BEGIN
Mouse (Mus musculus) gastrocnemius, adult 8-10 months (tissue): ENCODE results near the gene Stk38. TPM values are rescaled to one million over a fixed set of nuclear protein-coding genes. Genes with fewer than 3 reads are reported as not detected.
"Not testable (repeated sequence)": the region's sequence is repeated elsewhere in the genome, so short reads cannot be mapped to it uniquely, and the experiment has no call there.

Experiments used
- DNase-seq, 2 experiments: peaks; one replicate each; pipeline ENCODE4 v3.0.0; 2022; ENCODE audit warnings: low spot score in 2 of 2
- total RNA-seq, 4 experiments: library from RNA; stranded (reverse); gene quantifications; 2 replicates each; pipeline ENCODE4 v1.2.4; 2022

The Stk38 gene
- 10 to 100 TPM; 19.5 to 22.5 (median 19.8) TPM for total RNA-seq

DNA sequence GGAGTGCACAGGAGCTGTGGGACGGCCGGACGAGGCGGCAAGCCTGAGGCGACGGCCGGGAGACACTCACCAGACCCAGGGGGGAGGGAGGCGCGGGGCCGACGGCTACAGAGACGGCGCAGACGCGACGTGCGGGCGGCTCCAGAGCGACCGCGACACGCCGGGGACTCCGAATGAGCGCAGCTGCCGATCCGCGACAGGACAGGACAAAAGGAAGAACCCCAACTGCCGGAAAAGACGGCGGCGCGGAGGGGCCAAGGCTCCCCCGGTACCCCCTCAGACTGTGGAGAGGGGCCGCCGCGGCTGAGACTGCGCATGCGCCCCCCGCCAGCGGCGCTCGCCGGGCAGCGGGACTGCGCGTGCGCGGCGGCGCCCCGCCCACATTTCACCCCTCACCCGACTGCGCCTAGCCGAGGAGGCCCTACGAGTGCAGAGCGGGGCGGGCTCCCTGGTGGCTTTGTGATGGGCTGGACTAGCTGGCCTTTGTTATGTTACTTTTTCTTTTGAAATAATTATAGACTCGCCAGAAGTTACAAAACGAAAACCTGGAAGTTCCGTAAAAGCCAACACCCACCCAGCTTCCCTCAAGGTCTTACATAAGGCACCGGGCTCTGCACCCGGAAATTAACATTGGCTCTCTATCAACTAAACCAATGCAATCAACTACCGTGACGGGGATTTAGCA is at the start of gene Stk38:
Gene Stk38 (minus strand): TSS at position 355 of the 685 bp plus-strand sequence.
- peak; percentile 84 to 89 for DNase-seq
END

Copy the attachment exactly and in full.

Mouse (Mus musculus) gastrocnemius, adult 8-10 months (tissue): ENCODE results near the gene Stk38. TPM values are rescaled to one million over a fixed set of nuclear protein-coding genes. Genes with fewer than 3 reads are reported as not detected.
"Not testable (repeated sequence)": the region's sequence is repeated elsewhere in the genome, so short reads cannot be mapped to it uniquely, and the experiment has no call there.

Experiments used
- DNase-seq, 2 experiments: peaks; one replicate each; pipeline ENCODE4 v3.0.0; 2022; ENCODE audit warnings: low spot score in 2 of 2
- total RNA-seq, 4 experiments: library from RNA; stranded (reverse); gene quantifications; 2 replicates each; pipeline ENCODE4 v1.2.4; 2022

The Stk38 gene
- 10 to 100 TPM; 19.5 to 22.5 (median 19.8) TPM for total RNA-seq

DNA sequence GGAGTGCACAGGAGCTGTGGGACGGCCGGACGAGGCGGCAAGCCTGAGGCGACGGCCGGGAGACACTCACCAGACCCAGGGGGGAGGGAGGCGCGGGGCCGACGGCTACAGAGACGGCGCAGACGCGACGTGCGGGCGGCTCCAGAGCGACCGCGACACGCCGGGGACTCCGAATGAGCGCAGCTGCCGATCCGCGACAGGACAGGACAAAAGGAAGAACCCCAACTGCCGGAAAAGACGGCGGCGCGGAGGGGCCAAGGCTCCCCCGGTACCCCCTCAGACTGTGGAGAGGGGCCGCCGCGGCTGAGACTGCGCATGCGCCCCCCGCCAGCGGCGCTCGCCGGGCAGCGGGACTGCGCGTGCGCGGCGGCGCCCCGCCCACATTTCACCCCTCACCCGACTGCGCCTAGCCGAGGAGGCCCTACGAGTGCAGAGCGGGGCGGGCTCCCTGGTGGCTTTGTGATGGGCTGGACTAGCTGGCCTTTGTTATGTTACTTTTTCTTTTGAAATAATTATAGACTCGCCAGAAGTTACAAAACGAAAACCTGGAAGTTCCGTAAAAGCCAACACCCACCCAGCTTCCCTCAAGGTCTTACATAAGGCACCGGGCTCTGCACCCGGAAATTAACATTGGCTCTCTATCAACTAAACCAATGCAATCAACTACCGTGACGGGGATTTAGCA is at the start of gene Stk38:
Gene Stk38 (minus strand): TSS at position 355 of the 685 bp plus-strand sequence.
- peak; percentile 84 to 89 for DNase-seq